On the 11th of November I had the honor to receive from your lordship a second note bearing date on the 7th of that month, in which you recited that on the 10th of October (meaning the 6th) you had directed my attention to the unusual manner in which the master and crew of the British schooner Revere appeared to have been treated after the capture of their vessel by the United States ship Cambridge, and especially to the fact that two of the crew had been kept in irons. You then proceeded to lay before me another and kindred complaint about the rigor practiced, as you assumed, upon two seamen of another and different vessel. But you gave me no information whatever concerning the two seamen of the Revere A copy of this last paper was transmitted by me to the Secretary of the Navy on the 12th day of November. The Secretary of the Navy having called Flag-Officer Goldsborough's attention to the two complaints as thus submitted to me in very general terms, that officer reported to the Secretary of the Navy by sending him the papers, copies of which were transmitted to you, and which you have found so unsatisfactory. These papers show that the irons which were used had been placed on board for the protection of the prize master, and to be used by him when deemed necessary. I am informed that irons are always provided and kept on board blockading vessels as a necessary precaution. So customary is this that a naval officer who, being charged with the maintaining of a blockade, should lose his own vessel, or even a prize, for want of this precaution, would justly incur punishment at the hands of his government. The papers show that Lieutenant Gwin, the executive officer of the Cambridge, certainly had injunctions from the commander that the crews were to have every indulgence their case would admit of, and that they should be made as comfortable as possible. Upon the capture of the Revere he put the prize master on board of her, with the irons, with instructions to use them if he should deem it necessary. The prize master, going with probably only two or three loyal seamen spared from the Cambridge, it appears, did deem it necessary at first to put the two captured seamen in irons until their dispositions should be ascertained. When it is considered that these seamen were strangers to him, captured, disappointed in the objects of their voyage, and conveyed, against their wishes and will, to a distant and, to them, foreign port, by an authority in the exercise of a belligerent power, I think that it might have been reasonably apprehended by the prize master that if left from the first entirely free they might attempt the life of the prize master, or at least the deliverance of the prize. Using the same form of illustration as before, I think that the prize master, who having irons put into his hands for his own safety and the security of the prize vessel, should nevertheless have lost the prize by its being recaptured by captives whom he had not confined, would justly be dismissed from the naval service. Whether the prize master might not with safety have released the two seamen from their continement in irons, at an earlier day or hour, remains uncertain. It should seem right if be has exercised his best discretion in a case in which his discretion was necessarily the rule of his conduct, unless, indeed, it shall be affirmatively shown that he wilfully or negligently abused his power over the unwilling and reluctant seamen. That he did not so abuse his power seems to me to be clearly proved by the fact that all of the officers of the Cambridge testified that the seamen made no complaints on leaving the Cambridge, and, on the contrary, spoke in good terms of their treatment, and that the commander of the Cambridge declares that he is astonished at the complaint of ill treatinent, and, with the best sources of information open to him, denies those assertions altogether.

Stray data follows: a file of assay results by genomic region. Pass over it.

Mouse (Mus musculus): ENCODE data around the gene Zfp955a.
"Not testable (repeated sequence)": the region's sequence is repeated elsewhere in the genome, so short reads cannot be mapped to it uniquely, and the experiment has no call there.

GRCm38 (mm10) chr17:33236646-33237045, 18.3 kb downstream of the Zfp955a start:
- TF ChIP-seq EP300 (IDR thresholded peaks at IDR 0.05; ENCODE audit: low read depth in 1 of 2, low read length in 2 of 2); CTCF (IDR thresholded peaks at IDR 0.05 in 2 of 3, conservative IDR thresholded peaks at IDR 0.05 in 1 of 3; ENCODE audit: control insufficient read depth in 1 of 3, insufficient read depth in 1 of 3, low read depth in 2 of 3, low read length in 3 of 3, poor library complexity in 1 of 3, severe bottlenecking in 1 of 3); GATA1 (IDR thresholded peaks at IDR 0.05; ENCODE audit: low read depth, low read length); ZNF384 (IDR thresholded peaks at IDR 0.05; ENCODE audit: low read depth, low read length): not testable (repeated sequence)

It remains to say that the government, having no sufficient ground, cannot agree that the two scamen in question in the present case were hardly treated or made to suffer unnecessary hardship. For this reason I cannot admit, what your lordship seems to claim, that the Secretary of the Navy ought to have expressed his disapproval of the proceedings of the officers of the Cambridge, or that he ought, in view of the whole case, to have expressed an intention to take means to secure considerate treatment in future to British seamen in similar circumstances. At the same time this government means and intends to conduct its operations upon the highest principles of humanity known in maritime proceedings, and especially with a view to the exercise of justice and moderation, so far as these proceedings affect Great Britain and other friendly powers, and, therefore, a copy of these papers will be addressed to the flag-officers of the blockading squadrons, accompanied by an instruction from the Secretary of the Navy to use irons only when and so long as necessary, and in all cases to practice the utmost kindness consistent with the safety of captives and prizes towards seamen captured in attempting to break the blockade.